Let’s wait and see if these live long enough to lay, because I haven’t seen any of the many past McNuggets, bought or hatched, make it yet. Which was the takeaway I got from your post. Will her dog Ranger (the fox) get these too? The suspense is killing me. Tune in next week for How the Homestead Turns.


  25. Hmmmmmmm she has a new video up today with a hen and chicks. I say she bought the chicks somewhere. She’s lying.


  26. See the update. The other chicks were killed, which is what I thought had happened. Probably by their dogs, but Nicole postulates a fox. LOL And it’s Sneed’s fault.


  27. BTW, just running out and buying chicks won’t really work. A hen will not accept them and mother them unless she’s broody. Put some baby chicks in with grown hens that aren’t broody, and they will kill them.


  28. Has anyone else noticed the tension and arguing between Nicole and Chuck? Mostly about her anti-cop rhetoric. What’s this about? I thought Chuck was so far up her ass that he could see through Nicole’s eyes. And if they are one-in-the-same, what crazy game is she playing with herself!?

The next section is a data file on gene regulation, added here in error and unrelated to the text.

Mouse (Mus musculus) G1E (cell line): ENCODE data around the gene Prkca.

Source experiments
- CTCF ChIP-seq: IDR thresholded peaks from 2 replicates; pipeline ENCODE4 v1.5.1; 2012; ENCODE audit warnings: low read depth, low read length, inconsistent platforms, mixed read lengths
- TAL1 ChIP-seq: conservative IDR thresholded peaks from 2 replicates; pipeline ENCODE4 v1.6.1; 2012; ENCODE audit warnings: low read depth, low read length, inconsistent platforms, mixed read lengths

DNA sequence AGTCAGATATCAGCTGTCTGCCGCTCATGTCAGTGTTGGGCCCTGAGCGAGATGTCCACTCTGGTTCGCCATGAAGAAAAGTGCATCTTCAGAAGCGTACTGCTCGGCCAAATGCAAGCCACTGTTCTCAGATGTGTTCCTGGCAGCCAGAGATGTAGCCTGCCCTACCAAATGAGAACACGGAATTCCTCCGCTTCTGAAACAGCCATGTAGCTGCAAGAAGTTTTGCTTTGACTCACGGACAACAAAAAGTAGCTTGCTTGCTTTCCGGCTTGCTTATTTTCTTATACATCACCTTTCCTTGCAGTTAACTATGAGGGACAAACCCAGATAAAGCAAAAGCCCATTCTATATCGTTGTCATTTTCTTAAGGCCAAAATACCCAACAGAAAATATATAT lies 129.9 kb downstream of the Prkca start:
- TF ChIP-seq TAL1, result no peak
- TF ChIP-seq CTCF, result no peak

29. Is it just coincidence she posted baby chicks in late July, and the same day, she posted about Ranger the dog? Who has been killing the animals. And looking to get rid of the dog. Yeah, likely the Naug dog(s) are killing the chicks and it’s not foxes.

    So this is the third batch of chicks since the beginning of last summer, that she has posted pics. The first batch, they were keeping in the stead until one of the teens finished constructing the chicken house interior. The second was in late July. What happened to those two chick batches?

    Noted too, if I was the neighbor, I wouldn’t want Ranger roving over to kill my animals too. Posting about Ranger the dog’s habits of killing the animals, just gave more credibility to the neighbor’s complaints.

    Crazy animal husbandry. Doomed.


  30. What happened to those two chick batches?

    Obviously, they were all killed. To be hatched out on that property, or brought there as a young hatchling, is a death sentence. Blessed Little Killing Ground.


  31. More NicNarc games, partial truths and BS, with the chicken homesteading egg laying BS posts.
    She keeps chicks solely for her dogs to kill and eat. No refigeration needed, sort of like Wilemenia. Got it. Wonder how many chicks a dog eats in a day?